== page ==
اقتصاد سیاسی استانداردهای تعیین شده توسط مشتریان تازه وارد: WAPI چین و WIPI کره جنوبی
|کد مقاله||سال انتشار||مقاله انگلیسی||ترجمه فارسی||تعداد کلمات|
|3196||2008||10 صفحه PDF||سفارش دهید||7663 کلمه|
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Publisher : Elsevier - Science Direct (الزویر - ساینس دایرکت)
Journal : Telecommunications Policy, Volume 32, Issues 9–10, October–November 2008, Pages 662–671
In 2004, China attempted to set its national standard for mobile security (wireless LAN authentication and privacy infrastructure (WAPI)) which was to be used for wireless LAN. In 2005, Korea implemented a national standard for the mobile Internet platform (wireless Internet platform for interoperability (WIPI)). This paper examines and compares the two cases in terms of the role of government, characteristics of each standard and the process of standards setting. Despite some similarities of ‘aiming for a de jure national standard’, ‘government-initiated’ and ‘anticipatory’, the outcomes of the two efforts are different. WIPI was ratified in Korea, while WAPI was indefinitely postponed as the national standard and failed to be ratified as an international standard. It is contended here that the different outcomes are attributed to differences in the openness of the standards and of institutional processes of standardization, combined with the government role and the timing of market entry. In the cause of national security, China adhered to the original goal of WAPI; in the WIPI case, compromises were made to satisfy to some extent the various demands from many stakeholders despite the original goal being undermined. The findings from this comparison reinforce findings by previous studies on open standard and open standardization processes. This paper makes a unique contribution in that it first examines the international standards-setting attempts by newcomers, China and Korea, in the race for international standards. They used to be standard adopters but now want to become standard setters. Given the narrowing gap of technological capabilities at the global level and the huge size of markets in countries like China, these standards challenges from newcomers are not one-off episodes, but will happen repeatedly in the future. Further research is required in this area.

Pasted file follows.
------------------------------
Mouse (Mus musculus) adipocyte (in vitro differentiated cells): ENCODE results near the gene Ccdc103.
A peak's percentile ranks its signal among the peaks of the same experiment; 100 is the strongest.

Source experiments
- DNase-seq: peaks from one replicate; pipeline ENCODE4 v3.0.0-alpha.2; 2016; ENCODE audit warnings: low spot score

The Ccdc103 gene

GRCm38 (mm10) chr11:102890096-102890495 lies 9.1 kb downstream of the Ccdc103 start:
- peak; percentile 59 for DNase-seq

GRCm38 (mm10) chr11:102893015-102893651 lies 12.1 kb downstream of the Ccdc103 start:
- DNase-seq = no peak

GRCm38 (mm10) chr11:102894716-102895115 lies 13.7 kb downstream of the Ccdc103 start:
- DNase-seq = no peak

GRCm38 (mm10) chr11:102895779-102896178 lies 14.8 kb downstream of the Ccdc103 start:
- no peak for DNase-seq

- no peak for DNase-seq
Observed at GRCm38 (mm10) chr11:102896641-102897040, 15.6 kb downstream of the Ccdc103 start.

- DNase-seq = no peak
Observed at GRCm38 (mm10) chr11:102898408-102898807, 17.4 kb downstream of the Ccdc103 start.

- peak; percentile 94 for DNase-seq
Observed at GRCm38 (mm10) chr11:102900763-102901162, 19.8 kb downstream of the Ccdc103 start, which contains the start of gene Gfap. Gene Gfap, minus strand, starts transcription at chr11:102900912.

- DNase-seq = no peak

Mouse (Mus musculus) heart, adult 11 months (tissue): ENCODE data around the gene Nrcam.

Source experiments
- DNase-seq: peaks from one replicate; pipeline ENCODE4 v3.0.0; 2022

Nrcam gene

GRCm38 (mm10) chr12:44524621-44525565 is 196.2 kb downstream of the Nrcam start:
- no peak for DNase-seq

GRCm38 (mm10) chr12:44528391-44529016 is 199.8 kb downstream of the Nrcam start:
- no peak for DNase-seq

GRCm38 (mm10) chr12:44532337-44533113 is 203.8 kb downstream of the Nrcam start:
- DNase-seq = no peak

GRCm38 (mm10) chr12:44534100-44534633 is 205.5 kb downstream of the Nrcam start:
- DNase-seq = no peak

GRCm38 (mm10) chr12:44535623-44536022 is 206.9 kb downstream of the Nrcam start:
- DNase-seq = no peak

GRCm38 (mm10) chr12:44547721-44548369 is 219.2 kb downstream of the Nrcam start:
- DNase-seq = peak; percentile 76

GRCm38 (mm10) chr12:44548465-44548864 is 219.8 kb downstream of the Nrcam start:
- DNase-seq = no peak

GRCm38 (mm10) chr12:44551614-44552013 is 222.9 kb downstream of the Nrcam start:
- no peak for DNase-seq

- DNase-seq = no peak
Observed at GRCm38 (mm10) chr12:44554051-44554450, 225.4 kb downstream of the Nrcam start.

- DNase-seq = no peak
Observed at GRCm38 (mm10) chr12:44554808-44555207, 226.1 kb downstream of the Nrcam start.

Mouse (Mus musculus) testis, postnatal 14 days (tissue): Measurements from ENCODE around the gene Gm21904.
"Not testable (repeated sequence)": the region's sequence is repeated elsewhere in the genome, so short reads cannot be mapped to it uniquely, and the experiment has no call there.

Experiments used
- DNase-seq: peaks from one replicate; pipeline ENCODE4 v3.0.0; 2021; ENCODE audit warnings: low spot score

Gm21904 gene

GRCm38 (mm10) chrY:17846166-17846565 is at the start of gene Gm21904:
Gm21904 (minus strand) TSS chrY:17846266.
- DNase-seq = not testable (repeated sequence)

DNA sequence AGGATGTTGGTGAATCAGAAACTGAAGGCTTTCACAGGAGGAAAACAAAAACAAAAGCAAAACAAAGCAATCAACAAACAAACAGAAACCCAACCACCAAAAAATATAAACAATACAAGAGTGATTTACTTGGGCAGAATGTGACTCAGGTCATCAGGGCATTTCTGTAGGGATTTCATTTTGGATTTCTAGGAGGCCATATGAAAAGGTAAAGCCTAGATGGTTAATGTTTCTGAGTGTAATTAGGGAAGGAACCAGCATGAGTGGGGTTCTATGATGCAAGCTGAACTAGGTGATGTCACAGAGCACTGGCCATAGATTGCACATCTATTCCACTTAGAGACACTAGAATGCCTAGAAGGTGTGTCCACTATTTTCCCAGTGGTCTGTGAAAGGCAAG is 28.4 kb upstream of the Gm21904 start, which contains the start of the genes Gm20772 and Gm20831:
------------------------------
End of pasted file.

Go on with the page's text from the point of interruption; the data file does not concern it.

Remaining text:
In 2004, China attempted to set its national standard for mobile security called wireless LAN authentication and privacy infrastructure (WAPI) which was to be used for wireless LAN. In 2005, Korea implemented a national standard for mobile Internet platform called wireless Internet platform for interoperability (WIPI). Although they are concerned with different domains of mobile technology, they have one thing in common: the two countries’ governments were deeply involved and actually initiated the standardization projects, additionally the USA was involved. Both wanted to set the national standard and had the intention, though implicit, to render it an international standard. Although both the attempts began with similar purposes, they followed different paths, which resulted in the different status of each standard. WIPI was ratified in Korea, while WAPI was indefinitely postponed as the national standard and finally failed to be ratified as an international standard by International Organization for Standardization (ISO) in 2005. This paper examines these two international standards issues. They are important because they represent unusual challenges to international standards leadership from previous standards adopters. China and Korea are latecomers and, as such, newcomers in the race for international standards, rather than simply observers and followers in standards wars. Given the fact that innovative capability and market size are growing remarkably in countries like China and Korea, there is good reason to infer that these instances are not isolated ones. This paper's contribution lies in its investigation of the transformation in roles of the two countries from standards followers to standards innovators.